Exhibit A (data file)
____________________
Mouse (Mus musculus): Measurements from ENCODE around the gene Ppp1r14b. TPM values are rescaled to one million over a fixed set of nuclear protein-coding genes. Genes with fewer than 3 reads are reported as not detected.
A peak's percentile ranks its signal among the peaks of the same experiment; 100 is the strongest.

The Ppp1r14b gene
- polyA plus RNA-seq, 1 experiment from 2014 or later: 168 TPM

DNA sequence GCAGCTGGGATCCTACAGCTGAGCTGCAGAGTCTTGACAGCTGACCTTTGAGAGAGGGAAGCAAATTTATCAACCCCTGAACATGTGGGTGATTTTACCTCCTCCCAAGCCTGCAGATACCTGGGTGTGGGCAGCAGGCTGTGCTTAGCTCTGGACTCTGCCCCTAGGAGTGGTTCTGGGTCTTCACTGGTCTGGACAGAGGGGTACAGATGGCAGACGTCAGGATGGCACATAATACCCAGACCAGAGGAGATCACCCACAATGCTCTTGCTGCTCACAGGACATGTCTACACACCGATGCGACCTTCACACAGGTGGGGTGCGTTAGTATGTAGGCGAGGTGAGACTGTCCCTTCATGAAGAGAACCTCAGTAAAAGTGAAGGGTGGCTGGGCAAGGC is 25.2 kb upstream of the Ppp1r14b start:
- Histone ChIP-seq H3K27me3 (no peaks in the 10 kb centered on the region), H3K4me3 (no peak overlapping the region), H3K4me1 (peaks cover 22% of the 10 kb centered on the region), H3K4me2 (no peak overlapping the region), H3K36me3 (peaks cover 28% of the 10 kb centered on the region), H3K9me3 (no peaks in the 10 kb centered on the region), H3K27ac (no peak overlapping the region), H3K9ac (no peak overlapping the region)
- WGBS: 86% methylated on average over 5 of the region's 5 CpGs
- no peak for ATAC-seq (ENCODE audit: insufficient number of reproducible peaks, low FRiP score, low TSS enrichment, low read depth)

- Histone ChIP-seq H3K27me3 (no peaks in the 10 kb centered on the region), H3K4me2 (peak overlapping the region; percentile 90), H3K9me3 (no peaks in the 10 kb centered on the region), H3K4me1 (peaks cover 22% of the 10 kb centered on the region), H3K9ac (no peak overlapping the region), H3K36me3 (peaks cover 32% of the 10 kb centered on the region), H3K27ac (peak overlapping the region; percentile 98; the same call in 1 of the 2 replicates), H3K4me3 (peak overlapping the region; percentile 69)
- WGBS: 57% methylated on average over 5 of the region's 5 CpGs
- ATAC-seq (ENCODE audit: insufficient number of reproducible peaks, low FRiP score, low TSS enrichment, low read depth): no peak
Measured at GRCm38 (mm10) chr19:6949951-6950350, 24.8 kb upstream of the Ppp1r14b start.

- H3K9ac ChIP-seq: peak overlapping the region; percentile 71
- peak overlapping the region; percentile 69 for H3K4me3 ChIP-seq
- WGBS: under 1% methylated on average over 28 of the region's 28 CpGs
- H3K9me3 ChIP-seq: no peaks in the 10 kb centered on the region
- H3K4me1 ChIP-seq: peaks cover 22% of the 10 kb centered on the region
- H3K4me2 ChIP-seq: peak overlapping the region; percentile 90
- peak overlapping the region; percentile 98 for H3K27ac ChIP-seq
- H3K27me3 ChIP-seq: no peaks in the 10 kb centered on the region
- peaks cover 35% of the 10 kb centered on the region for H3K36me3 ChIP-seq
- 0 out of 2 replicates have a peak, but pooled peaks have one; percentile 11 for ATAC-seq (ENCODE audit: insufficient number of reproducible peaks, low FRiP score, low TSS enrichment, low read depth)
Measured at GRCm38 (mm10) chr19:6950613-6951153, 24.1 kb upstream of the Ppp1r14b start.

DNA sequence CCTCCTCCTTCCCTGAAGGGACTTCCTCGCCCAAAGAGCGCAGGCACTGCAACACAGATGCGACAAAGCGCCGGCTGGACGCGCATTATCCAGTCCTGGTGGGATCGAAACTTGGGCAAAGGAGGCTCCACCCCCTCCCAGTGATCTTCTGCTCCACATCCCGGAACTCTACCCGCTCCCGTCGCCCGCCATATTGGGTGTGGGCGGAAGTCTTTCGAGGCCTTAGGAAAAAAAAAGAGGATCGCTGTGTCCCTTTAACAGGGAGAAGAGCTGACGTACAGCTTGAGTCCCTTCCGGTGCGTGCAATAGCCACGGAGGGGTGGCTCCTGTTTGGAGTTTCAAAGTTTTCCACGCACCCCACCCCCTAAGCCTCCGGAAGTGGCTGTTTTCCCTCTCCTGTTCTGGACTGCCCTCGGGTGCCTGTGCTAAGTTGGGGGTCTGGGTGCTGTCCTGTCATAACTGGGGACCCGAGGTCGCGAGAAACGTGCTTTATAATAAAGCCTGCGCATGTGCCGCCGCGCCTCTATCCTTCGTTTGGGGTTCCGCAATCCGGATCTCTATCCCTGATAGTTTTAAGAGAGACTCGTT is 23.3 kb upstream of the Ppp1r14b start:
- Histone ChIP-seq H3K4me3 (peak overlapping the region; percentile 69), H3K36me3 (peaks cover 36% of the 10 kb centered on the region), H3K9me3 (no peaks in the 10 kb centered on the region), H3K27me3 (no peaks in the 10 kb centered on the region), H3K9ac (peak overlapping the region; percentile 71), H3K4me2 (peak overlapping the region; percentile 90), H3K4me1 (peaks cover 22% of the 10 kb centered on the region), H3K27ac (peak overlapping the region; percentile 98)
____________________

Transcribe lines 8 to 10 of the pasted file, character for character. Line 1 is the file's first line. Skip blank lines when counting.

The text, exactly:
- no peak for ATAC-seq (ENCODE audit: insufficient number of reproducible peaks, low FRiP score, low TSS enrichment, low read depth)

- Histone ChIP-seq H3K27me3 (no peaks in the 10 kb centered on the region), H3K4me2 (peak overlapping the region; percentile 90), H3K9me3 (no peaks in the 10 kb centered on the region), H3K4me1 (peaks cover 22% of the 10 kb centered on the region), H3K9ac (no peak overlapping the region), H3K36me3 (peaks cover 32% of the 10 kb centered on the region), H3K27ac (peak overlapping the region; percentile 98; the same call in 1 of the 2 replicates), H3K4me3 (peak overlapping the region; percentile 69)
- WGBS: 57% methylated on average over 5 of the region's 5 CpGs